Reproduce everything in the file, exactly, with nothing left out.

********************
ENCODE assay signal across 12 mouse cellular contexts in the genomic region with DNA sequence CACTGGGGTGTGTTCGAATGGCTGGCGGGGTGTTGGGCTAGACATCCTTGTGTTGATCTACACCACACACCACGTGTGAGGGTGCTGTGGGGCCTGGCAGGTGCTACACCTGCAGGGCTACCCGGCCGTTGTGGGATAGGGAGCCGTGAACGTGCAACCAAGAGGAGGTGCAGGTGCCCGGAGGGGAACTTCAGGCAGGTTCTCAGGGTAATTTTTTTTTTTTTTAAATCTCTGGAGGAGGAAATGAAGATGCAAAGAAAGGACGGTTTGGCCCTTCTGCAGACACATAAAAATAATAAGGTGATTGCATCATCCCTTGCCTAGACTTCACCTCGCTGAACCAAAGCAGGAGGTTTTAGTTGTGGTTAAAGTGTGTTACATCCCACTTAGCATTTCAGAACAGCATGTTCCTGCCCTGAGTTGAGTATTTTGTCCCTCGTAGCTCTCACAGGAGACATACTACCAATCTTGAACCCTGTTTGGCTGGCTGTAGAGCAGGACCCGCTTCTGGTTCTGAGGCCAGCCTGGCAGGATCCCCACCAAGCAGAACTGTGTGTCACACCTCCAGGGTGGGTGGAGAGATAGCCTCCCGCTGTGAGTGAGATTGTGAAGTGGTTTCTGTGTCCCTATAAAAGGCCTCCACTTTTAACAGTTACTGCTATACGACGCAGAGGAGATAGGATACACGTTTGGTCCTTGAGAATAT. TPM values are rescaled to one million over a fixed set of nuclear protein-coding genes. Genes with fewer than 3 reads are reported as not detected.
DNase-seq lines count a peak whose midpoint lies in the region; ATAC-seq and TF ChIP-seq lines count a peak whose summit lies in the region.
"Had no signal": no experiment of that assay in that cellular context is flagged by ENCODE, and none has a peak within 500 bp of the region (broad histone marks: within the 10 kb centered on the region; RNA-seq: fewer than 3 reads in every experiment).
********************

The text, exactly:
ENCODE assay signal across 12 mouse cellular contexts in the genomic region with DNA sequence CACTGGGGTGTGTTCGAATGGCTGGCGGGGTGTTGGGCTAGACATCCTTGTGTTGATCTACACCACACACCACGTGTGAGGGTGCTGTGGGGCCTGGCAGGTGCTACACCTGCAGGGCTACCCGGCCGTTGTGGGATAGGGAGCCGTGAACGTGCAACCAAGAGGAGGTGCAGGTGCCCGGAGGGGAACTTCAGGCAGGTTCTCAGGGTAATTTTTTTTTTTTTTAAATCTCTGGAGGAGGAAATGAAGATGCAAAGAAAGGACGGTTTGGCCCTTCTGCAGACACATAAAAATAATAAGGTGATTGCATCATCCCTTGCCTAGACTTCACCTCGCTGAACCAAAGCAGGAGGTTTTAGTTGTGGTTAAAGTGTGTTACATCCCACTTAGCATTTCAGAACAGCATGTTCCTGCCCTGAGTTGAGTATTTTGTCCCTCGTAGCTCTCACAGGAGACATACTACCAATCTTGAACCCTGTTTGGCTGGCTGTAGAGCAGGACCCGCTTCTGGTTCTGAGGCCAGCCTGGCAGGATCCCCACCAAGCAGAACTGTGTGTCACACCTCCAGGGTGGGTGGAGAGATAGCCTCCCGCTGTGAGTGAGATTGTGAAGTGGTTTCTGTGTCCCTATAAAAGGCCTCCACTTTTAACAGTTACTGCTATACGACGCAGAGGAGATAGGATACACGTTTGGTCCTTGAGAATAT. TPM values are rescaled to one million over a fixed set of nuclear protein-coding genes. Genes with fewer than 3 reads are reported as not detected.
DNase-seq lines count a peak whose midpoint lies in the region; ATAC-seq and TF ChIP-seq lines count a peak whose summit lies in the region.
"Had no signal": no experiment of that assay in that cellular context is flagged by ENCODE, and none has a peak within 500 bp of the region (broad histone marks: within the 10 kb centered on the region; RNA-seq: fewer than 3 reads in every experiment).